The President said that the private sector is the “true engine of job growth in this country,” and that while the government “can’t reverse the toll of this recession overnight”, it can help to spur job growth by providing incentives for companies to begin hiring again. The President recently signed the HIRE Act, a jobs bill that provides tax cuts for businesses that hire new employees, and makes investments in clean energy and schools to encourage job creation. He explained that the Recovery Act also made significant investments in infrastructure, helping to create private sector jobs.

He explained that Celgard, Inc. received a $50 million grant through the Recovery Act to expand the facility and lead in the clean energy sector:

So here’s the bottom line: This investment is expected to create nearly 300 jobs for this company, more than a thousand jobs for your contractors and suppliers — and these are all jobs helping America build the batteries that will power cleaner and more efficient cars and trucks. And through investments like this one across the country, we’re already seeing an incredible transformation. Here’s an interesting statistic: Before the Recovery Act, before I took office, we had the capacity to make less than 2 percent of the world’s lithium ion batteries — less than 2 percent. In the next five years, on the trajectory that we’re now on, we’re going to be able to make 40 percent of the advanced batteries right here in the United States of America. Right here.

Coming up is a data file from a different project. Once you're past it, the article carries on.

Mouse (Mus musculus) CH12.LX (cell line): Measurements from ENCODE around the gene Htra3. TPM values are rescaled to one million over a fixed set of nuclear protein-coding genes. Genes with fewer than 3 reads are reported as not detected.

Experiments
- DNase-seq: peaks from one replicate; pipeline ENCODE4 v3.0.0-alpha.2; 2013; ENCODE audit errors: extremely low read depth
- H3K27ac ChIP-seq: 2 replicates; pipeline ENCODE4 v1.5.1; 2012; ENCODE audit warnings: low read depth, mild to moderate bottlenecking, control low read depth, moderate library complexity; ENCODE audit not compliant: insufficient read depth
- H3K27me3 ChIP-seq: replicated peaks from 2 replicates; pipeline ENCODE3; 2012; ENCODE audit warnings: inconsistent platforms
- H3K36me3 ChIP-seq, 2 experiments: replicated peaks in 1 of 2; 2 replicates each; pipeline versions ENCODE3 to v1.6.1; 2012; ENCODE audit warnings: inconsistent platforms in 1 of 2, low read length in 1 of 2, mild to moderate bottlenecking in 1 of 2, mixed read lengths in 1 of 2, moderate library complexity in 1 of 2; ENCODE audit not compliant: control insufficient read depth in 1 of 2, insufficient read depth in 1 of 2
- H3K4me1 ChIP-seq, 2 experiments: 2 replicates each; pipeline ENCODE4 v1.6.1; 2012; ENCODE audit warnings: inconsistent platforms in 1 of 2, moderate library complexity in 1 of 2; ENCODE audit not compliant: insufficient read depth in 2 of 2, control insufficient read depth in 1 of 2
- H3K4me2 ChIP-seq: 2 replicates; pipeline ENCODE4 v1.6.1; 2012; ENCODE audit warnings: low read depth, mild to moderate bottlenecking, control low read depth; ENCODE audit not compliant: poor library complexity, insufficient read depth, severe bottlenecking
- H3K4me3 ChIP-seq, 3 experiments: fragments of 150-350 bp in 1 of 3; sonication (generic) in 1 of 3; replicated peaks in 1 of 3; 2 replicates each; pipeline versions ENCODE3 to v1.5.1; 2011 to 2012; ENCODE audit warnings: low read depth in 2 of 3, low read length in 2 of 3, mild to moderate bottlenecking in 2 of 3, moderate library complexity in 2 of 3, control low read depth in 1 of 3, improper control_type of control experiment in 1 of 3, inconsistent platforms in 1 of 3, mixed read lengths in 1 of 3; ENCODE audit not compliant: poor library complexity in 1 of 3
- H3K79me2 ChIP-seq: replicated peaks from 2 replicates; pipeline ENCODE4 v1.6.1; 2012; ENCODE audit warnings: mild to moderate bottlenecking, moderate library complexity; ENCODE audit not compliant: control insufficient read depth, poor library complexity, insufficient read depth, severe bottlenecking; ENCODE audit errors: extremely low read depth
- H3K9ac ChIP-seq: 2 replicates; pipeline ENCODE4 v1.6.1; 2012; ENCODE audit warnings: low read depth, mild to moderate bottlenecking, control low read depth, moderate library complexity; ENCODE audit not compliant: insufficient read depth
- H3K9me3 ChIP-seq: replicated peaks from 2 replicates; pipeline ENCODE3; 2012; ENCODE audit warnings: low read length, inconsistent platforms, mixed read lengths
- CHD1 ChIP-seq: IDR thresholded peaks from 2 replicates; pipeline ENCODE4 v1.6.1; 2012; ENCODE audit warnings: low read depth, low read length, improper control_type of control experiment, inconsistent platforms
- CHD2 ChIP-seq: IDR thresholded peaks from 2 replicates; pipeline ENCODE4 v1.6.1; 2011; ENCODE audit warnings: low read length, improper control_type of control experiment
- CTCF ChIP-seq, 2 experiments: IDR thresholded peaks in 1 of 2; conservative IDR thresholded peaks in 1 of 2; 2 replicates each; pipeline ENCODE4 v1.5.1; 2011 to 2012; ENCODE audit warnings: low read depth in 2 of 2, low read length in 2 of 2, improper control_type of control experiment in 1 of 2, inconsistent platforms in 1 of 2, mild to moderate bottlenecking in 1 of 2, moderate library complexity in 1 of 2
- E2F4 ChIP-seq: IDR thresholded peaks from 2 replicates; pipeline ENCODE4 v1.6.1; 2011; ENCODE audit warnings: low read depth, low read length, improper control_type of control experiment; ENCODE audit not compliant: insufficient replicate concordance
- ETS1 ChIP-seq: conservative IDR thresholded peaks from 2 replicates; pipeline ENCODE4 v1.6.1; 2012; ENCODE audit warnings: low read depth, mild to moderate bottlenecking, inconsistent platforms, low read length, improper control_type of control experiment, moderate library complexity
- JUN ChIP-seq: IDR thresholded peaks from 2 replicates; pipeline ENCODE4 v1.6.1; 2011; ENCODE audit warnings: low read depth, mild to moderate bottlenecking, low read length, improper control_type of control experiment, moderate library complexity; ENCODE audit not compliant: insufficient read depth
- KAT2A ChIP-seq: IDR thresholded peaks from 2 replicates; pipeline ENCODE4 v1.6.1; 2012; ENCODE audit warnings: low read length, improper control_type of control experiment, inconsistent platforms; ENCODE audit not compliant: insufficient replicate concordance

So the next time somebody asks you, when you’re at the grocery store, well, what did this Recovery Act do? You can tell them, one of the things it helped do is to expand and catalyze an entire new industry, where the United States of America can gain enormous market share across the globe. And that’s the kind of strategy we need — helping the private sector thrive in entirely new industries, the industries of the future. It’s a strategy that will not only create jobs in the near term, but also sustained growth and opportunity in the long run.

To learn more about the benefits of the Recovery Act, visit our Recovery Act section or visit Recovery.gov.